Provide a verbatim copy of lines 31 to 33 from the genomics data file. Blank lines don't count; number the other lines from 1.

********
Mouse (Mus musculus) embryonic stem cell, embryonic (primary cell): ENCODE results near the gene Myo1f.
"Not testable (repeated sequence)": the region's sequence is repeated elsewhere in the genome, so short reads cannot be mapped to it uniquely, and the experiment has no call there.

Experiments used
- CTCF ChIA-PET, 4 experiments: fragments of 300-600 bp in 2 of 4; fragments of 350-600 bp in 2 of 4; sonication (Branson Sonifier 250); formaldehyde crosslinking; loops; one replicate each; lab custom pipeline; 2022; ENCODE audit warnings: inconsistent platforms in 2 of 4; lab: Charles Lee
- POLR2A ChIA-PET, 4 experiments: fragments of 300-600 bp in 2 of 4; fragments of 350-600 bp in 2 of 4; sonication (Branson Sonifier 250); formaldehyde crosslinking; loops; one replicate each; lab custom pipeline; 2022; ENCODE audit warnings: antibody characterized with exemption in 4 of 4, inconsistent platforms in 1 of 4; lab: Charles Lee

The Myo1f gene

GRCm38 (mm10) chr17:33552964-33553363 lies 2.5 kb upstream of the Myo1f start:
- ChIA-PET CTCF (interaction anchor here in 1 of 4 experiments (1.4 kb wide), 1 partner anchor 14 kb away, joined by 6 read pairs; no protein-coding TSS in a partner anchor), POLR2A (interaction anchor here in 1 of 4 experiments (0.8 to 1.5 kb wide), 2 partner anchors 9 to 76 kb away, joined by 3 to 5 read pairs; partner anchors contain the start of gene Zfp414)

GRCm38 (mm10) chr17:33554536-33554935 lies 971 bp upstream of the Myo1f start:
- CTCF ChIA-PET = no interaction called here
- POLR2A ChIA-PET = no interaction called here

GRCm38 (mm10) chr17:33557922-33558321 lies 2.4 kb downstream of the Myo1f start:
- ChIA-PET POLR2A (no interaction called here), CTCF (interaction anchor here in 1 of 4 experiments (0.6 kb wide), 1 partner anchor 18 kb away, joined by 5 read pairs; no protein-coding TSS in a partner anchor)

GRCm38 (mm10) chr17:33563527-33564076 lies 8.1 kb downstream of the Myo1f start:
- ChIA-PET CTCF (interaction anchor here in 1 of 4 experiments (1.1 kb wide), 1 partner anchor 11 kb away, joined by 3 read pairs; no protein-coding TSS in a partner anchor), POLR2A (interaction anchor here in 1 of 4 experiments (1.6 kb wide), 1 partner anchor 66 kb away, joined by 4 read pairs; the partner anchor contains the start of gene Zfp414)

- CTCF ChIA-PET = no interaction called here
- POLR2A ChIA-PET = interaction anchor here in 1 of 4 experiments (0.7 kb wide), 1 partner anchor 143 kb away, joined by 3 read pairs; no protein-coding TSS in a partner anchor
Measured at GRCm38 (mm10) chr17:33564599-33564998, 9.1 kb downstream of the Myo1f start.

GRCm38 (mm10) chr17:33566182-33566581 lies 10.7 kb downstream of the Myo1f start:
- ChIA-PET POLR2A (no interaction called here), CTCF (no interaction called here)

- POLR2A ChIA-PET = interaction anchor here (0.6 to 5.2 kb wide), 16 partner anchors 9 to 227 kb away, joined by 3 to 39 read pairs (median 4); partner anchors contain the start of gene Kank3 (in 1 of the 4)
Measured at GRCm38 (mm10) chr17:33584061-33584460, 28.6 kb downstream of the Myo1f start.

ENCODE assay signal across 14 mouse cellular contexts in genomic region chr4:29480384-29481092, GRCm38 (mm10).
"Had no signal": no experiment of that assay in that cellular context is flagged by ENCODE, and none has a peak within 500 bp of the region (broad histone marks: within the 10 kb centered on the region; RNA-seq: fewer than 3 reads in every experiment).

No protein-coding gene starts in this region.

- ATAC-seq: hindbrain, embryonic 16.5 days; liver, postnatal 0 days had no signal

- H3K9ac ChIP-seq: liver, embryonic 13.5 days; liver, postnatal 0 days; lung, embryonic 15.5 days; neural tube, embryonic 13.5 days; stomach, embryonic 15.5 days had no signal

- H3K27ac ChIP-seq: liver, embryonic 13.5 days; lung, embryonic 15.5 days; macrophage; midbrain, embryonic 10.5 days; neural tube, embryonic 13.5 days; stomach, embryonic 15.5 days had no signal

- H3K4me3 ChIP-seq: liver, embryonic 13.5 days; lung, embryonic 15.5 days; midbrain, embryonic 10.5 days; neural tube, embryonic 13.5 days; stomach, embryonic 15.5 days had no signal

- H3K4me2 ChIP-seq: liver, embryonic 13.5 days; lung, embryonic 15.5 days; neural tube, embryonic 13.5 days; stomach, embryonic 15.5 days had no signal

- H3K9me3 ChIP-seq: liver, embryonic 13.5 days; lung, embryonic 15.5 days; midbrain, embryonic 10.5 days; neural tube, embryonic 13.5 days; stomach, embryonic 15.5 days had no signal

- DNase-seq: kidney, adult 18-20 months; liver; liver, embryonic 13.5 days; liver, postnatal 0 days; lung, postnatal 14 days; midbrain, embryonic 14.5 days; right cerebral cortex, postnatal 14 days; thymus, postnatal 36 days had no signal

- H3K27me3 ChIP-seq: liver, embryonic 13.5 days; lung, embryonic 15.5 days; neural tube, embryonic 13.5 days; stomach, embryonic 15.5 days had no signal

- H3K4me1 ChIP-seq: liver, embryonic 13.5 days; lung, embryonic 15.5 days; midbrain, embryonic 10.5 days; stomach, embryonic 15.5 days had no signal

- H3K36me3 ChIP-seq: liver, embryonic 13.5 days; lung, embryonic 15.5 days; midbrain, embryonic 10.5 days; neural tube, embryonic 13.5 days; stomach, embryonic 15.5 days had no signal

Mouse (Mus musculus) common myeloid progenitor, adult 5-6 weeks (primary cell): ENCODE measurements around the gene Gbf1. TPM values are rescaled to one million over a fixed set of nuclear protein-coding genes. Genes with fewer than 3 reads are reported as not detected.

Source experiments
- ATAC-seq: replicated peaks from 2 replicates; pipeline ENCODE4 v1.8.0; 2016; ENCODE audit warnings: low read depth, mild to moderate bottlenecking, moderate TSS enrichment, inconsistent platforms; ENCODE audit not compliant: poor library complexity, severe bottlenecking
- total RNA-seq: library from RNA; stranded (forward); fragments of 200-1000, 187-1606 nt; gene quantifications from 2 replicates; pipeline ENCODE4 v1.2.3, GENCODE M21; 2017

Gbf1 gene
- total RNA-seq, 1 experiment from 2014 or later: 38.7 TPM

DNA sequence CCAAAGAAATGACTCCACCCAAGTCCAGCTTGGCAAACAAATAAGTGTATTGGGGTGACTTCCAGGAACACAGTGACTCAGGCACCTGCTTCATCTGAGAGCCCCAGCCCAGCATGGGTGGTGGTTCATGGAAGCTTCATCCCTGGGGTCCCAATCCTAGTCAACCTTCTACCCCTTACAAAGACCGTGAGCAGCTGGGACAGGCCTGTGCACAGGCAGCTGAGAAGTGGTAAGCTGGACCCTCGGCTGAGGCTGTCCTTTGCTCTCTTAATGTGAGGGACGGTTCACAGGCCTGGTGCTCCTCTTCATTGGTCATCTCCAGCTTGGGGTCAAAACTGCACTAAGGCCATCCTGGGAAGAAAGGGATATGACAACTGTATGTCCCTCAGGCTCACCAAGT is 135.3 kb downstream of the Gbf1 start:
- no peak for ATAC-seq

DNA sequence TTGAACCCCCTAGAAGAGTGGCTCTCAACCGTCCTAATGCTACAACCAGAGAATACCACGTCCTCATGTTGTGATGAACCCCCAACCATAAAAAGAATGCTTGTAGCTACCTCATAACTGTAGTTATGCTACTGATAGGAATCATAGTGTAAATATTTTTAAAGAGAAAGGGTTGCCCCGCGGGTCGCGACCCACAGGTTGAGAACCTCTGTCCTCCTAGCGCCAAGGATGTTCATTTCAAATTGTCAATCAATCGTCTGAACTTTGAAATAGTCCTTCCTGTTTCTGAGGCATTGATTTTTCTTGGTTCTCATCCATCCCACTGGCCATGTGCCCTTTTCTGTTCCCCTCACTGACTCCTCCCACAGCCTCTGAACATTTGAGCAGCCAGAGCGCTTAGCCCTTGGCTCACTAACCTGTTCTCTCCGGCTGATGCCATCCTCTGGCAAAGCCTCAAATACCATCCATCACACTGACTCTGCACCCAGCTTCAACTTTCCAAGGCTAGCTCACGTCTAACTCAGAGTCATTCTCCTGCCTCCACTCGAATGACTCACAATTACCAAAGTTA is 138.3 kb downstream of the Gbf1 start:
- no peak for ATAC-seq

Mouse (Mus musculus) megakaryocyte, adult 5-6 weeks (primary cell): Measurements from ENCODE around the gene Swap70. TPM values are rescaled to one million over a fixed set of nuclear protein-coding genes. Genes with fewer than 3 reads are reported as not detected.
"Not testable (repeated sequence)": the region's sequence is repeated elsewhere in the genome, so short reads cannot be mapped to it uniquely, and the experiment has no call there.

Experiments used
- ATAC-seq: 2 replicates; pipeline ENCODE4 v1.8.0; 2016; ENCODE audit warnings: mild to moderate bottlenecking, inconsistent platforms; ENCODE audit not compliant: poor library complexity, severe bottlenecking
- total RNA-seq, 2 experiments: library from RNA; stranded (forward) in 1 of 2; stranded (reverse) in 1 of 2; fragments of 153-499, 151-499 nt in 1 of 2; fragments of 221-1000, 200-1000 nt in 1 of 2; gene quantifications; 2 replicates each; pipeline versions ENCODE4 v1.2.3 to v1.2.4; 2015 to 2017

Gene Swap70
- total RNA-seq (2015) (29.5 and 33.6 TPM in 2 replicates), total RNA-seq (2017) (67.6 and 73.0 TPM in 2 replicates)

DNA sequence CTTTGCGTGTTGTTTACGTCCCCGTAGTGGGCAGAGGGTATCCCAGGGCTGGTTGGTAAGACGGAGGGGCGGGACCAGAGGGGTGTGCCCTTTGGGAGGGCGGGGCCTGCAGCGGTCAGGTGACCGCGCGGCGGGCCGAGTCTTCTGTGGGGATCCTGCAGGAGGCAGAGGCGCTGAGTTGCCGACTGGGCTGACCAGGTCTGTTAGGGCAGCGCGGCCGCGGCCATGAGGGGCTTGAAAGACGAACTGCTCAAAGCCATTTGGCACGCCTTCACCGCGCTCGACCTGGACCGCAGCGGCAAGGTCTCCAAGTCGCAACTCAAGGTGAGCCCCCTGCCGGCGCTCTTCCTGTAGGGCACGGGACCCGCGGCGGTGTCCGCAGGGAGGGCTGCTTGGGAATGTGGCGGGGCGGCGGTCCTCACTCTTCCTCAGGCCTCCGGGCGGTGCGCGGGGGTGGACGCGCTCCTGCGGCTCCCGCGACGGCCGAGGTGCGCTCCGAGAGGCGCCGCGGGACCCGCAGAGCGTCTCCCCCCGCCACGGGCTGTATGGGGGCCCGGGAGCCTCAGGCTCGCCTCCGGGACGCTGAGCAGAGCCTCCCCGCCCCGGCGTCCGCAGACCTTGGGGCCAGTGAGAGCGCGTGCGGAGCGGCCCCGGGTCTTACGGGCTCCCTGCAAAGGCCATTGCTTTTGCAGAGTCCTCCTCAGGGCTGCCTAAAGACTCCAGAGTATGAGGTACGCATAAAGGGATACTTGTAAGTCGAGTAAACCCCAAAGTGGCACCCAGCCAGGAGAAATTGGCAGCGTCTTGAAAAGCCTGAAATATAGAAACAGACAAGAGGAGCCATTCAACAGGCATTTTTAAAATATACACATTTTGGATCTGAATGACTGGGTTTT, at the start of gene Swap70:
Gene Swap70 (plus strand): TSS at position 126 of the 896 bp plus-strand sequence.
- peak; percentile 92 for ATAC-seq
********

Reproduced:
- H3K9me3 ChIP-seq: liver, embryonic 13.5 days; lung, embryonic 15.5 days; midbrain, embryonic 10.5 days; neural tube, embryonic 13.5 days; stomach, embryonic 15.5 days had no signal

- DNase-seq: kidney, adult 18-20 months; liver; liver, embryonic 13.5 days; liver, postnatal 0 days; lung, postnatal 14 days; midbrain, embryonic 14.5 days; right cerebral cortex, postnatal 14 days; thymus, postnatal 36 days had no signal

- H3K27me3 ChIP-seq: liver, embryonic 13.5 days; lung, embryonic 15.5 days; neural tube, embryonic 13.5 days; stomach, embryonic 15.5 days had no signal